Lovely view of the Saco River from the Sam Willley Loop Trail

Sam Willey Loop

Length: 0.5 miles
Difficulty: Easy

Often overlooked by folks heading to the peaks this trail meanders along the Saco River for a stretch giving you stunning views of the water and occasional glimpses of the towering peaks above. Depending on the time of year you visit this trail is a great spot to look for wildflowers. It’s a mellow half mile and rated easy but you can choose your own adventure hear and make it as long or as short as you like by connecting up with the Saco River Trail which runs all the way down to the Dry River Campground (three miles one way). It’s relatively flat and great for people and families who don’t have the time or inclination for one of the more challenging climbs in the area. Park at the duck pond and cross the bridge, the trail will be on your right.

New England Asters blooming along the Sam Willey Trail in late Jun
Full on view of the Kedron Flume rushing down the mountainside

Kedron Flume

Length: 0.75 miles (one way)
Difficulty: Moderate

Kedron Flume is a gorgeous little brook that zips down along the mountainside. To get there look for the trailhead behind the Willey House Snack Bar and wind your way up three quarters of a mile through the forest. It’s a nice shaded trail although it must be noted that it is quite steep. It’s a great destination in and of itself but you can easily make it a waypoint on your way to Mt. Willey or Ethan Pond by continuing up the Flume Trail for another 0.6 miles where it interconnects with the Appalachian Trail.

The Kedron Flume may not have the same vistas as Mt. Willard but it’s certainly not lacking of gorgeous views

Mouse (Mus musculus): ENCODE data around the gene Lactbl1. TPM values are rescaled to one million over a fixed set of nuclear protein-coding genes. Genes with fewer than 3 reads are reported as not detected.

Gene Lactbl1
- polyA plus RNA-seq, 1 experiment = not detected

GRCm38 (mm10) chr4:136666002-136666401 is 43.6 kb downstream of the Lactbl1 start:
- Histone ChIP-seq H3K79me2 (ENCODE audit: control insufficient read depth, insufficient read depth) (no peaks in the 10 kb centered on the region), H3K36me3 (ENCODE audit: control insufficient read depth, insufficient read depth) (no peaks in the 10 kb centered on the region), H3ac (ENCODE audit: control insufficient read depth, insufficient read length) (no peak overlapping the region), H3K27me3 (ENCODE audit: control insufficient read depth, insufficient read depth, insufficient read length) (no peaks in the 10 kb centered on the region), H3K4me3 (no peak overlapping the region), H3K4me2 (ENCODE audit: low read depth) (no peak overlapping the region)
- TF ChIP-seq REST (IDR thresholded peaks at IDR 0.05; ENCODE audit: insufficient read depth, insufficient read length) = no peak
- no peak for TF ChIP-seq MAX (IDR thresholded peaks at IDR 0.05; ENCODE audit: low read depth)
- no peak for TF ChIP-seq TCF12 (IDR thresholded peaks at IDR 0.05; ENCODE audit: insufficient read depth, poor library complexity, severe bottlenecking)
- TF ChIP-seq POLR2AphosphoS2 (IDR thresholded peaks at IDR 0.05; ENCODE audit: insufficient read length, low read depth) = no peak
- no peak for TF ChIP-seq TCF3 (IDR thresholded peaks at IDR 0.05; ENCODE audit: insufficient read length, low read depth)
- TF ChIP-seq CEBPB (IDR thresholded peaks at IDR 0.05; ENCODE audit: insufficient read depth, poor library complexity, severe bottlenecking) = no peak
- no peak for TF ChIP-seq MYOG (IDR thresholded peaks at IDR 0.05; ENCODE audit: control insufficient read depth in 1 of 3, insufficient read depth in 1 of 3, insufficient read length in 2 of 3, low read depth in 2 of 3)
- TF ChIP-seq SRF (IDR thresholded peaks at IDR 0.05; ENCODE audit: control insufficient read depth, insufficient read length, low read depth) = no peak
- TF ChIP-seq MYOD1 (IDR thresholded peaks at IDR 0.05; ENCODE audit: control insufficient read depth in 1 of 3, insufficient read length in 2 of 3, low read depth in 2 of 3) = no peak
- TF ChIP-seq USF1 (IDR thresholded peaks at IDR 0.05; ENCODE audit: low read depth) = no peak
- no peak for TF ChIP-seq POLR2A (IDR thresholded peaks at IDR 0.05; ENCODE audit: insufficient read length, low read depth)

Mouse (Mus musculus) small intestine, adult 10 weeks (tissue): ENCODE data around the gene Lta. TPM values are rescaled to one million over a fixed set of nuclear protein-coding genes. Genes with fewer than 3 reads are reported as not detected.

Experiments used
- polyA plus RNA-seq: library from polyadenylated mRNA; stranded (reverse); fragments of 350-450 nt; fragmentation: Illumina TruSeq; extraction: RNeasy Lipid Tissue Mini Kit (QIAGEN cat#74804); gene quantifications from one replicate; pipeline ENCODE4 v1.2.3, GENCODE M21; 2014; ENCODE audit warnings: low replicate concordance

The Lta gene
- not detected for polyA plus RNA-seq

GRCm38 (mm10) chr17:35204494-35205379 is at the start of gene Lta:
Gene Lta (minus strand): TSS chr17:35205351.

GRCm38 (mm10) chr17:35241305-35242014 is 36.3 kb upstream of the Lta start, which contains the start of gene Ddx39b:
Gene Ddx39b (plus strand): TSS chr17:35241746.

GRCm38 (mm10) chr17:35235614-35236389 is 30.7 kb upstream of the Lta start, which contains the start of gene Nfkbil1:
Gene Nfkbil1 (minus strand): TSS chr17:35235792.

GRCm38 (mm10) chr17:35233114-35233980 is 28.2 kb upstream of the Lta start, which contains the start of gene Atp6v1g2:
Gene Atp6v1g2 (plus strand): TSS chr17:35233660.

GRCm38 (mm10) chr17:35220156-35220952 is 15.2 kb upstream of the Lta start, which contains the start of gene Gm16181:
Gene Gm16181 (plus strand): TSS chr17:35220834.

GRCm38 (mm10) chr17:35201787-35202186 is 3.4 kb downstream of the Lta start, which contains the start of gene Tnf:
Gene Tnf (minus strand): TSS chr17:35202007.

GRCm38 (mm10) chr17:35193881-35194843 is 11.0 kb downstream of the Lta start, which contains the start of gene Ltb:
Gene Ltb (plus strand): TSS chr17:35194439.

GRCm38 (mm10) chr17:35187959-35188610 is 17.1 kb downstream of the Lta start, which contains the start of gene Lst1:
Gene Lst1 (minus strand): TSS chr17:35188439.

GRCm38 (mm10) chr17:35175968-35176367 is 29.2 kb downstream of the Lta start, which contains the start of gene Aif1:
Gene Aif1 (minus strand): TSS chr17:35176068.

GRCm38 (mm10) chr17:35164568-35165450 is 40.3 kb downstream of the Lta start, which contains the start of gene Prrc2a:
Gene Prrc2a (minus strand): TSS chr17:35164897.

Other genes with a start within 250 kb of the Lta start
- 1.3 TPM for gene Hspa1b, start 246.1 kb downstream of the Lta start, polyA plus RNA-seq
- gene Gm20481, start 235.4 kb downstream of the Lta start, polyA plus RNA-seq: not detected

This is but a small sample of the trails, vistas, and destinations you can reach from Crawford Notch. Stop by the Tourist Information Center next to the Willey House Historic Site if you want more information or recommendations for the area. Happy Hiking!

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Discover Power of Parks SCA Interpreters

Discover the Power of Parks is presented by New Hampshire State Parks in collaboration with the Student Conservation Association and made possible by generous financial support from Eversource. The program offers a look into the natural world through hands-on programming. Interpretive programs focus on connecting participants with nature and building appreciation for New Hampshire's unmatched natural heritage. Programs include guided hikes, interpretive tours, and imaginative environmental workshops for children and families. Programs are offered free to guests with paid park admission fee. No pre-registration is required.

One thought on “Beyond Arethusa: Five Hikes to do in Crawford Notch State Park

  1. I love the fact I live here in Pa. and you send me photos if the beauty in New Hampshire. My partner took me to New Hampshire to meet his Mother over 4 years ago.. The visit was too short. But thanks to you I still gt to experience it here and even though it’ s not the same, it is better than not seeing at all.. I love it there. The beauty of the mountains, the rivers,the lakes. Oh I gt excited when things arrive here from you…I won’t give up hope of another visit soon.. I know God created off of this for us, His people and I want to see it all.. Thank you a I hope you continue to keep me updated and send this beauty to me.. I feel special to even receive this to my computer.
    I thank you for all of this and look forward to my next post.